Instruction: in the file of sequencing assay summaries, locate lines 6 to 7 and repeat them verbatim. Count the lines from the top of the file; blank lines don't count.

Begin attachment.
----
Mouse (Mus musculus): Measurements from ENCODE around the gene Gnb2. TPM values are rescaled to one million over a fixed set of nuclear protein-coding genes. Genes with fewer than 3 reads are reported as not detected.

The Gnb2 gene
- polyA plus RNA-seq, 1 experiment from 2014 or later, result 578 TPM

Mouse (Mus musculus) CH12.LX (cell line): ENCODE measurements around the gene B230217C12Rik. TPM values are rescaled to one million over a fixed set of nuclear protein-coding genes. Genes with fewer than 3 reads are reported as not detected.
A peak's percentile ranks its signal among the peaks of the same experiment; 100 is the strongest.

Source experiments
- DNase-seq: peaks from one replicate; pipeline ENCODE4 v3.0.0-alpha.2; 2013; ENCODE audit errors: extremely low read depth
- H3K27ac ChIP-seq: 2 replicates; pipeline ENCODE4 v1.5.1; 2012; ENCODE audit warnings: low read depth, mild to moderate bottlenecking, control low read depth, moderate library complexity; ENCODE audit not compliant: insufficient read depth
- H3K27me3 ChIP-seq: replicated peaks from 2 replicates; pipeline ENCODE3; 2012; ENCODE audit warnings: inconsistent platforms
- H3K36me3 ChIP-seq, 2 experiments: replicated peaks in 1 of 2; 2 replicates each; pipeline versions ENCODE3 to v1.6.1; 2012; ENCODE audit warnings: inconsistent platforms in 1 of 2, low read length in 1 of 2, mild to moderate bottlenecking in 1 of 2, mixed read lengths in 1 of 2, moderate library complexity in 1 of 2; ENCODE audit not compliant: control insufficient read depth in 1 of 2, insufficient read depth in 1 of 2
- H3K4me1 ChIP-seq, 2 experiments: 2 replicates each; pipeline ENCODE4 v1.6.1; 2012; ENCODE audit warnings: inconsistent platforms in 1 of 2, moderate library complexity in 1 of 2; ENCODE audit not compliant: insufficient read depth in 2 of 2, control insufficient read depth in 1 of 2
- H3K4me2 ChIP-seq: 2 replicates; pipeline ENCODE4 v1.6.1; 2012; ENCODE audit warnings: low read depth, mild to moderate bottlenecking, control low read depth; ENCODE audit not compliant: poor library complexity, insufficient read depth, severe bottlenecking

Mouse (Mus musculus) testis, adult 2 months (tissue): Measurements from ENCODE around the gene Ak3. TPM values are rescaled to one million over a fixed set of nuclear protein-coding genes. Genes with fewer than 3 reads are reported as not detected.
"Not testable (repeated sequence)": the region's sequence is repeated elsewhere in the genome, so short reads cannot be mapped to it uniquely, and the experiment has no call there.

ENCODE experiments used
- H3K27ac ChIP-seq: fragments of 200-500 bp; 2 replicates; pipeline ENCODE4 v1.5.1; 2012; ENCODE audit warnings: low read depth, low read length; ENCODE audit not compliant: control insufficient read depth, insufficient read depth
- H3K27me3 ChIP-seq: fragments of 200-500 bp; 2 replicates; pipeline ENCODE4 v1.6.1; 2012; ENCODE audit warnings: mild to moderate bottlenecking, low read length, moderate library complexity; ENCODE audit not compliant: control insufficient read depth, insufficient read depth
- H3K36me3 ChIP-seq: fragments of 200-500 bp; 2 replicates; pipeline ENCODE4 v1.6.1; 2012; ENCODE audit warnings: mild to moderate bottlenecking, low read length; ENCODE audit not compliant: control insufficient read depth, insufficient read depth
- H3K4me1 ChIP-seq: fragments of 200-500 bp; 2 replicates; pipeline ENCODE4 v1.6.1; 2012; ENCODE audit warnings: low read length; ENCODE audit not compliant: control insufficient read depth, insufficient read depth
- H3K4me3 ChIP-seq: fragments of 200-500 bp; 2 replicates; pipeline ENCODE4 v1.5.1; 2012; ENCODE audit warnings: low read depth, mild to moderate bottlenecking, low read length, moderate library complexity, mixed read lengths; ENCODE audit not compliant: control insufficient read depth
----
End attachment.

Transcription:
Source experiments
- DNase-seq: peaks from one replicate; pipeline ENCODE4 v3.0.0-alpha.2; 2013; ENCODE audit errors: extremely low read depth